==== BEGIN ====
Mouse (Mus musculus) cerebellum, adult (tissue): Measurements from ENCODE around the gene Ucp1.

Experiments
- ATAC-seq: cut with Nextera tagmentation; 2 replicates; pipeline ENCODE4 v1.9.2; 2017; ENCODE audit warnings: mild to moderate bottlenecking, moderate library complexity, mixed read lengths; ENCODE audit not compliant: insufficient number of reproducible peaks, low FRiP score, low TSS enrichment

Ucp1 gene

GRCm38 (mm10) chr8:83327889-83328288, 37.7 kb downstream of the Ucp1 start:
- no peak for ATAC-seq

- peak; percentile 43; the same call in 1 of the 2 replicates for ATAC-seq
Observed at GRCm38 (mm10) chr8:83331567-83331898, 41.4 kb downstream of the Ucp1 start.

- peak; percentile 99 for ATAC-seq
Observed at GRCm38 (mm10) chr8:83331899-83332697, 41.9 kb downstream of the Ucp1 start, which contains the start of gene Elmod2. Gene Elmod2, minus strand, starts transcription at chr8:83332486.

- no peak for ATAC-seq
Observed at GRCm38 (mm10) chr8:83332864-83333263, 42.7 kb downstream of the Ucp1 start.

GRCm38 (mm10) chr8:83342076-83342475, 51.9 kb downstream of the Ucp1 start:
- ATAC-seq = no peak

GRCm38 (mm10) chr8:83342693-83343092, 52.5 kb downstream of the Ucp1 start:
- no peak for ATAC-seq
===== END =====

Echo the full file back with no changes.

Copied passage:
Mouse (Mus musculus) cerebellum, adult (tissue): Measurements from ENCODE around the gene Ucp1.

Experiments
- ATAC-seq: cut with Nextera tagmentation; 2 replicates; pipeline ENCODE4 v1.9.2; 2017; ENCODE audit warnings: mild to moderate bottlenecking, moderate library complexity, mixed read lengths; ENCODE audit not compliant: insufficient number of reproducible peaks, low FRiP score, low TSS enrichment

Ucp1 gene

GRCm38 (mm10) chr8:83327889-83328288, 37.7 kb downstream of the Ucp1 start:
- no peak for ATAC-seq

- peak; percentile 43; the same call in 1 of the 2 replicates for ATAC-seq
Observed at GRCm38 (mm10) chr8:83331567-83331898, 41.4 kb downstream of the Ucp1 start.

- peak; percentile 99 for ATAC-seq
Observed at GRCm38 (mm10) chr8:83331899-83332697, 41.9 kb downstream of the Ucp1 start, which contains the start of gene Elmod2. Gene Elmod2, minus strand, starts transcription at chr8:83332486.

- no peak for ATAC-seq
Observed at GRCm38 (mm10) chr8:83332864-83333263, 42.7 kb downstream of the Ucp1 start.

GRCm38 (mm10) chr8:83342076-83342475, 51.9 kb downstream of the Ucp1 start:
- ATAC-seq = no peak

GRCm38 (mm10) chr8:83342693-83343092, 52.5 kb downstream of the Ucp1 start:
- no peak for ATAC-seq